Some days all you want is a cup of coffee, and you can’t even get that much right. So it is for Niko (Tom Schilling), a twenty-something Berliner (not a jelly donut) whose life has been going nowhere in the newish German movie, A Coffee In Berlin. Or so it’s been named for its U.S. release. It was originally released in 2012 with the name Oh Boy!, which despite being English sounds better in Germany than it does here. Name a movie Oh Boy! in the U.S. and it had better be full of song and dance.
A Coffee In Berlin is not a musical. It’s a day and a night in the life of Niko, during which nothing much at all happens. Yes, it’s one of those movies. The nice thing about A Coffee In Berlin is that it’s one of those movies that works. It’s shot beautifully in black & white, giving Berlin the Woody Allen Manhattan treatment (including a couple of old jazz numbers on the soundtrack), though it has far more in common with early Jim Jarmusch than it does with Allen’s movies.
Newcomer Jan-Ole Gerster wrote and directed it, his first movie, a thesis project for film school, and though it has a certain film school feeling, I wouldn’t have guessed that it’s a director’s first movie. It feels confident in its low-key vibe.
Nothing that happens to Niko is particularly novel. He half-assedly ends a thing with a girl, is denied a driver’s license by an obnoxious psychologist, hangs out with his one friend, a never-made-it actor (Marc Hosemann), is given meatballs by his neighbor, runs into a girl (Friederika Kempter) he knew in grade school, sits in a drug-dealer’s grandmother’s electric-powered easy-chair. That sort of thing.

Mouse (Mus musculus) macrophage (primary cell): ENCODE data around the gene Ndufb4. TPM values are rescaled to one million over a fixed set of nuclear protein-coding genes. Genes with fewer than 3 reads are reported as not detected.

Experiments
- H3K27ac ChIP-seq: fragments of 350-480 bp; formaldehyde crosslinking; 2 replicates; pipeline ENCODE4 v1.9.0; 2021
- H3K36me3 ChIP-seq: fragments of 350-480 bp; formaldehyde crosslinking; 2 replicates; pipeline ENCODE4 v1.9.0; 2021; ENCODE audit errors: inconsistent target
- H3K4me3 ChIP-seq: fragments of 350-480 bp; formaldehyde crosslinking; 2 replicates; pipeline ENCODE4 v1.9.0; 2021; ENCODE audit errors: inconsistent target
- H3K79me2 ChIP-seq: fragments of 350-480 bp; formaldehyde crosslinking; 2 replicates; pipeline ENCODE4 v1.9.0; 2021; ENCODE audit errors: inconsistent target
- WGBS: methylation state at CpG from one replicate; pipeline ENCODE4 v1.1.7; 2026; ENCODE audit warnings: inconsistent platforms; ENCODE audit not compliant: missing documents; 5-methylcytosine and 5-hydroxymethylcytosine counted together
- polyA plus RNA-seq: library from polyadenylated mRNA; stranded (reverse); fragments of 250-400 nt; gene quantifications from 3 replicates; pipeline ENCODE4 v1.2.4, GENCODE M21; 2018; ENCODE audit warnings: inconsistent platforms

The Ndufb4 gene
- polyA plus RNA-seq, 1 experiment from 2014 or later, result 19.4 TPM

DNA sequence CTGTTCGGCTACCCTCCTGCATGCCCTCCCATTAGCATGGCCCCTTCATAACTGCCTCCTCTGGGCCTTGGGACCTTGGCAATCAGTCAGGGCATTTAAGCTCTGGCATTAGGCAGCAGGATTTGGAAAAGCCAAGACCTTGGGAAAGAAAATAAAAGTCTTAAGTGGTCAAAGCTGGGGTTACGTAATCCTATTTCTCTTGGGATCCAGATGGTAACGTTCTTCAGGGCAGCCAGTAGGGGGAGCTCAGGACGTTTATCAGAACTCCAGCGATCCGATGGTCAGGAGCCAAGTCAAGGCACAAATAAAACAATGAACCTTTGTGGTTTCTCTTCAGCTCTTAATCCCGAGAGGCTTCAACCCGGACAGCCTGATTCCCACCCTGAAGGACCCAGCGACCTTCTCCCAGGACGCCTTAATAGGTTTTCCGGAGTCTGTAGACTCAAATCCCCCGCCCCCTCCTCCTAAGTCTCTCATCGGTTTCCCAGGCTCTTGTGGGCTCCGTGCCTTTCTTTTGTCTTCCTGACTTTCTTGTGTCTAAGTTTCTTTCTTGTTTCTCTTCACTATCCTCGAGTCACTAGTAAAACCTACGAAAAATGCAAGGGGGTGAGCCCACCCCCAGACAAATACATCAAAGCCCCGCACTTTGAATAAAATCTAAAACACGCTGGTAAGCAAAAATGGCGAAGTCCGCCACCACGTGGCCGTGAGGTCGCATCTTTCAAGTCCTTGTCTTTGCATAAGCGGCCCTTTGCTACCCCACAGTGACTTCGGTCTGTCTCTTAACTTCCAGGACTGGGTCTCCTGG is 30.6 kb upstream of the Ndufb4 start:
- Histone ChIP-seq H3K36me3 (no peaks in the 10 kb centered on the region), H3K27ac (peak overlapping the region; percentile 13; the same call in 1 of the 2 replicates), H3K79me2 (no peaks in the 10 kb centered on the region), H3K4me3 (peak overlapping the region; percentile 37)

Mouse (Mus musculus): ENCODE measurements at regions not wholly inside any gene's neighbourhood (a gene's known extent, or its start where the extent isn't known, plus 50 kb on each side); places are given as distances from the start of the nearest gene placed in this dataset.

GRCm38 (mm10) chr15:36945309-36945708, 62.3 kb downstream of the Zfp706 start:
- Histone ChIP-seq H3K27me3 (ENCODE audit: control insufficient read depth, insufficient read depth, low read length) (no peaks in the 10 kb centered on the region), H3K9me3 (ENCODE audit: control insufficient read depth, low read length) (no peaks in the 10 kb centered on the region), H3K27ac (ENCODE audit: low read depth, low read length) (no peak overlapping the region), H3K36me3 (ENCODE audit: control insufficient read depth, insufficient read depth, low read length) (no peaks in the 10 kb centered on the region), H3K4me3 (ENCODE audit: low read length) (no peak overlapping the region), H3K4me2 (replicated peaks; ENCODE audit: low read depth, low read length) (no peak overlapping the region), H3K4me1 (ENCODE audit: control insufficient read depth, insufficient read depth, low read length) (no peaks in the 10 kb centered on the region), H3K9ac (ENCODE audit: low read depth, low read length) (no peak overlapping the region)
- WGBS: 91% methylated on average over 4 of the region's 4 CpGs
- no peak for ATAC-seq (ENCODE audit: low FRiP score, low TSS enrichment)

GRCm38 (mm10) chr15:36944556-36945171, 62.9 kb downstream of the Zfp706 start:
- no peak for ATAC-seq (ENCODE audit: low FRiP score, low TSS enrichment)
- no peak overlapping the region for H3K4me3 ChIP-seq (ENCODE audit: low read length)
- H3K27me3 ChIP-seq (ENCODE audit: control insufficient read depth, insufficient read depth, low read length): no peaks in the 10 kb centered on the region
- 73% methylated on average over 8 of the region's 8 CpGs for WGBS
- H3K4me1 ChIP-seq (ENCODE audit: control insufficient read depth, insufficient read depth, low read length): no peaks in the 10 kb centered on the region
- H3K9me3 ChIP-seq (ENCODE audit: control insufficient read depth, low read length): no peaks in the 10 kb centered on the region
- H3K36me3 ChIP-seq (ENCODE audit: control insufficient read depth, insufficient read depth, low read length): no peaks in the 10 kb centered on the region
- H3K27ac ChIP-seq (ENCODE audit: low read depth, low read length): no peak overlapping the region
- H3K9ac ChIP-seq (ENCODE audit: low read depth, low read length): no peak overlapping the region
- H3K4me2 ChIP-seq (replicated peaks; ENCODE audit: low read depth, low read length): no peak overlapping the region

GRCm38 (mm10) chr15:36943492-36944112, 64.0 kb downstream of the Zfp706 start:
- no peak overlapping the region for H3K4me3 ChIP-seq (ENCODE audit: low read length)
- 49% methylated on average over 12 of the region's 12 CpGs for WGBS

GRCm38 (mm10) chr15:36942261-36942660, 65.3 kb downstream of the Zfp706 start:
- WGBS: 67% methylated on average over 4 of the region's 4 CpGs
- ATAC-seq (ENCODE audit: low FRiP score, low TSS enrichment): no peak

This is a movie where a scene about sitting in an easy-chair is the emotional high point.
His actor friend knows a famous actor. They visit the set of his new movie, in which he (the famous actor), plays a Nazi in WWII—but a good Nazi, one with a heart, who only wants to be with his Jewish girlfriend. Wisely, Niko makes no comment.
The girl Niko knew in school used to be fat. Seems he and everyone else teased her mercilessly, before she tried to kill herself and was sent to fat-kid-boarding-school. But she’s thin now and totally over it. Or so she claims. Often. She’s the one whose performance art dance piece we see later on.
And so on. Niko couldn’t be more unconnected from the world around him. He floats through life, but life keeps poking at him, trying to draw him back in. I suppose one might compare this to the so-called “mumblecore” genre of American movies, low-budget flicks where twenty-somethings wander around, attempt to have relationships, and articulate their feelings poorly. The major difference is while those movies tend to be insufferable and dull, A Coffee In Berlin is entrancing. It feels like real life–like a sad real life–and yet it works as a movie. Is it a bit too pat with its ending? Which I won’t spoil? I almost thought so. And then I didn’t.
No new ground is broken in this story, but not everything needs to be new. It only needs to be good. A Coffee In Berlin does something deceptively simple unusually well. What more need be said? Just this: you should see it.